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Domoic acid poisoning as a possible cause of seasonal cetacean mass stranding events in Tasmania, Australia

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journal contribution
posted on 2016-09-14, 12:31 authored by S.M. Bengtson Nash, Matthew BaddockMatthew Baddock, E. Takahashi, A. Dawson, R. Cropp
The periodic trend to cetacean mass stranding events in the Australian island state of Tasmania remains unexplained. This article introduces the hypothesis that domoic acid poisoning may be a causative agent in these events. The hypothesis arises from the previously evidenced role of aeolian dust as a vector of iron input to the Southern Ocean; the role of iron enrichment in Pseudo-nitzschia bloom proliferation and domoic acid production; and importantly, the characteristic toxicosis of domoic acid poisoning in mammalian subjects leading to spatial navigation deficits. As a pre-requisite for quantitative evaluation, the plausibility of this hypothesis was considered through correlation analyses between historical monthly stranding event numbers, mean monthly chlorophyll concentration and average monthly atmospheric dust loading. Correlation of these variables, which under the domoic acid stranding scenario would be linked, revealed strong agreement (r=0.80-0.87). We therefore advocate implementation of strategic quantitative investigation of the role of domoic acid in Tasmanian cetacean mass stranding events.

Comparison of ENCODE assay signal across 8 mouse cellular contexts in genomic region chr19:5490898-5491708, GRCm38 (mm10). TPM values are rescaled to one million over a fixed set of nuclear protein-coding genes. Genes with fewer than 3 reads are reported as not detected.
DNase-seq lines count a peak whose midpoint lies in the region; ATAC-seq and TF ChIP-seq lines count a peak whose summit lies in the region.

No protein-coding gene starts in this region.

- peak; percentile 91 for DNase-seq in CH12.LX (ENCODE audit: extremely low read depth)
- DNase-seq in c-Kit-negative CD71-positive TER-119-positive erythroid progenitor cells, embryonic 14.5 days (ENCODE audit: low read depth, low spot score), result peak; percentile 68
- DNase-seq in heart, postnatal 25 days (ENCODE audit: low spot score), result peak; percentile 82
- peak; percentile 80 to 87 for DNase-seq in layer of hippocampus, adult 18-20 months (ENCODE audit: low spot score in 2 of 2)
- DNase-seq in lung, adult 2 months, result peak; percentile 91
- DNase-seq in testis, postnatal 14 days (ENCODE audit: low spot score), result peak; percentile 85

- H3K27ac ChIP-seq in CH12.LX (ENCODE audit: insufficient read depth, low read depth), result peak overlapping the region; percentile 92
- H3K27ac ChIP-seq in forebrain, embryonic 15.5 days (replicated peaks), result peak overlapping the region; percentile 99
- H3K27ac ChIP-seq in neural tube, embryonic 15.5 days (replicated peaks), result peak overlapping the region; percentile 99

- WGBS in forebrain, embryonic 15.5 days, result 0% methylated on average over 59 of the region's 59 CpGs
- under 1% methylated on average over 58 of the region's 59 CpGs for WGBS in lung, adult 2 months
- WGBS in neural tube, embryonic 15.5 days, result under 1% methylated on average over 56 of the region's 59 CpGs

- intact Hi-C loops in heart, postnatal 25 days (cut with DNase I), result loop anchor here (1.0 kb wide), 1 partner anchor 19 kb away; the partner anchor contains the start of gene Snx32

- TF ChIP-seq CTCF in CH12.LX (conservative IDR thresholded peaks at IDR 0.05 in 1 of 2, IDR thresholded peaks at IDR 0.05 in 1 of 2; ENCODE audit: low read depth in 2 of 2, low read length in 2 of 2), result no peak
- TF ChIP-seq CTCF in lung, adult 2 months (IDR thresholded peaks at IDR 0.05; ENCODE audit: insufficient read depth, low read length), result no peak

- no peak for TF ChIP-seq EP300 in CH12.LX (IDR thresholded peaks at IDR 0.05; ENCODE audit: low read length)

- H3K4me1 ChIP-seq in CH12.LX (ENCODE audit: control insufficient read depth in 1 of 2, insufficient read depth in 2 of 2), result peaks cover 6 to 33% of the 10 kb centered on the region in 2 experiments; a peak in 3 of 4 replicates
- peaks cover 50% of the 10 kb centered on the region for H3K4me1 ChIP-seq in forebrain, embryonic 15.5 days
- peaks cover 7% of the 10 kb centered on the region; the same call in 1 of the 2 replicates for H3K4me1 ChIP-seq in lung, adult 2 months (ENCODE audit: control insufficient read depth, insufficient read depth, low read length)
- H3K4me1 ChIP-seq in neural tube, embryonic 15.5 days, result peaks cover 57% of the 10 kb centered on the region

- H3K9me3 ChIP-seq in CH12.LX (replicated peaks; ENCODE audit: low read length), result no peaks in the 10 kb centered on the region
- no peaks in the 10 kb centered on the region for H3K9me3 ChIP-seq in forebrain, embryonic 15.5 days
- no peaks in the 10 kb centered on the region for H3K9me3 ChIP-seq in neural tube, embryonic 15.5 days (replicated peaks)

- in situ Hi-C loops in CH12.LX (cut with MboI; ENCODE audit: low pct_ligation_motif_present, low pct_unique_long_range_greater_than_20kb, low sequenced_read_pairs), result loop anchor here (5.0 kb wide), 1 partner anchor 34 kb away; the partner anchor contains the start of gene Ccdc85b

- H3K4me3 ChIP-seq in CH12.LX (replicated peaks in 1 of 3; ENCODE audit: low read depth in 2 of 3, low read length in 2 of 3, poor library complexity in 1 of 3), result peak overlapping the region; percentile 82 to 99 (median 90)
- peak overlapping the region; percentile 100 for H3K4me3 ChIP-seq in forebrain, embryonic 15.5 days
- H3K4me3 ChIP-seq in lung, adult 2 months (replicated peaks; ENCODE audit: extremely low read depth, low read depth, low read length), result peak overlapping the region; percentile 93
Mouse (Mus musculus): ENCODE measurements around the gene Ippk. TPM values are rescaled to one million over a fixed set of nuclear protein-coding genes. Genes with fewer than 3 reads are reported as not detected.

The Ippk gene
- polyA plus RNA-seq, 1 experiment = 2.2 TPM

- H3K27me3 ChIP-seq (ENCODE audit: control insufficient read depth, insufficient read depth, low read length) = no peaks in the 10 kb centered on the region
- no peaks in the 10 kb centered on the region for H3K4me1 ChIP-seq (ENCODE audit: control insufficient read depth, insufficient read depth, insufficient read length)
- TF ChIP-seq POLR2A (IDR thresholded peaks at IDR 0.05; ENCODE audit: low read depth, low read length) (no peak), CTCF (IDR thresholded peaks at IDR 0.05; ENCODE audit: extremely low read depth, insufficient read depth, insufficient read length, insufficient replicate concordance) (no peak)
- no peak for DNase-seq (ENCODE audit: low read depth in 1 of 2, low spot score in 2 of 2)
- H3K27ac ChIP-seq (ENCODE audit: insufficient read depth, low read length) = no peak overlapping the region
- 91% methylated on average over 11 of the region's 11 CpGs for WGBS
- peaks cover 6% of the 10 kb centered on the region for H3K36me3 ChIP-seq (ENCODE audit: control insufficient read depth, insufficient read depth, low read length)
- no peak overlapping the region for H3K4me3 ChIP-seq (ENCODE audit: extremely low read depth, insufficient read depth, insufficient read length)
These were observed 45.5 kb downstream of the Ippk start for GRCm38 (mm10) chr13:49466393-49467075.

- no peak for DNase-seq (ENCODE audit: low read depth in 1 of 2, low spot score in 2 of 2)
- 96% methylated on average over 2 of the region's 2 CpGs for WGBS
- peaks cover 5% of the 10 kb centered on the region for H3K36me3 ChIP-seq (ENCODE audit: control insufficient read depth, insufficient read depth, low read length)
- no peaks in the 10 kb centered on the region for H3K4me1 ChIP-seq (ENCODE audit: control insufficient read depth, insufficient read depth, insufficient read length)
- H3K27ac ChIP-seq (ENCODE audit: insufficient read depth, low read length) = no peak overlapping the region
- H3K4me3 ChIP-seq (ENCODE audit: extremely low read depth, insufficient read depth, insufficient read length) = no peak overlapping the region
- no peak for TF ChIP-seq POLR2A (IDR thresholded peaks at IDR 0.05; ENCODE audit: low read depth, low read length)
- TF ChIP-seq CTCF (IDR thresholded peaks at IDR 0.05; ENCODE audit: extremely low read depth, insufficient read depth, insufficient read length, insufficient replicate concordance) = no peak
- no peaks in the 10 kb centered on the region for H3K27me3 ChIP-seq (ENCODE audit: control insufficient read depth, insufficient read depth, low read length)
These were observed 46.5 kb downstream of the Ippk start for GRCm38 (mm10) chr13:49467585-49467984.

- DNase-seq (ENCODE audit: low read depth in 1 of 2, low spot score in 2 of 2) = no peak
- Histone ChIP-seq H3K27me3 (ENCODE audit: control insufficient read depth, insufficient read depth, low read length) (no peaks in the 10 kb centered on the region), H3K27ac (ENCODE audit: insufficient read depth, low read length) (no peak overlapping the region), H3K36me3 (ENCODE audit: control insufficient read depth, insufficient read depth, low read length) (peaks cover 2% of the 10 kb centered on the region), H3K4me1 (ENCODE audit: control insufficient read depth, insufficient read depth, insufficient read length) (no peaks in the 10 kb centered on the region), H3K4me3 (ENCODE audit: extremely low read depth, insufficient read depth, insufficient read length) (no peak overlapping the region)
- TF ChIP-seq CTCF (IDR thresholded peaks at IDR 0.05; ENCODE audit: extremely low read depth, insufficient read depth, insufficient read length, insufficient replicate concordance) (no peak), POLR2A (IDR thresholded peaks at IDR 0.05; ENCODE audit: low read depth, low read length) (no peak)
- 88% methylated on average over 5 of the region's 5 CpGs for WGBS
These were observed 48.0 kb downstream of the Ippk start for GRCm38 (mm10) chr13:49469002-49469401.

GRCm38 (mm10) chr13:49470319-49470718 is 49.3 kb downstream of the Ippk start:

• Social Sciences


  • Geography and Environment

Published in

Bulletin of Environmental Contamination and Toxicology


BENGTSON NASH, S.M. ...et al., 2017. Domoic acid poisoning as a possible cause of seasonal cetacean mass stranding events in Tasmania, Australia. Bulletin of Environmental Contamination and Toxicology, 98(1), pp.8-13.


© Springer Verlag (Germany)


  • AM (Accepted Manuscript)

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This work is made available according to the conditions of the Creative Commons Attribution-NonCommercial-NoDerivatives 4.0 International (CC BY-NC-ND 4.0) licence. Full details of this licence are available at: https://creativecommons.org/licenses/by-nc-nd/4.0/

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The final publication is available at Springer via http://dx.doi.org/10.1007/s00128-016-1906-4.




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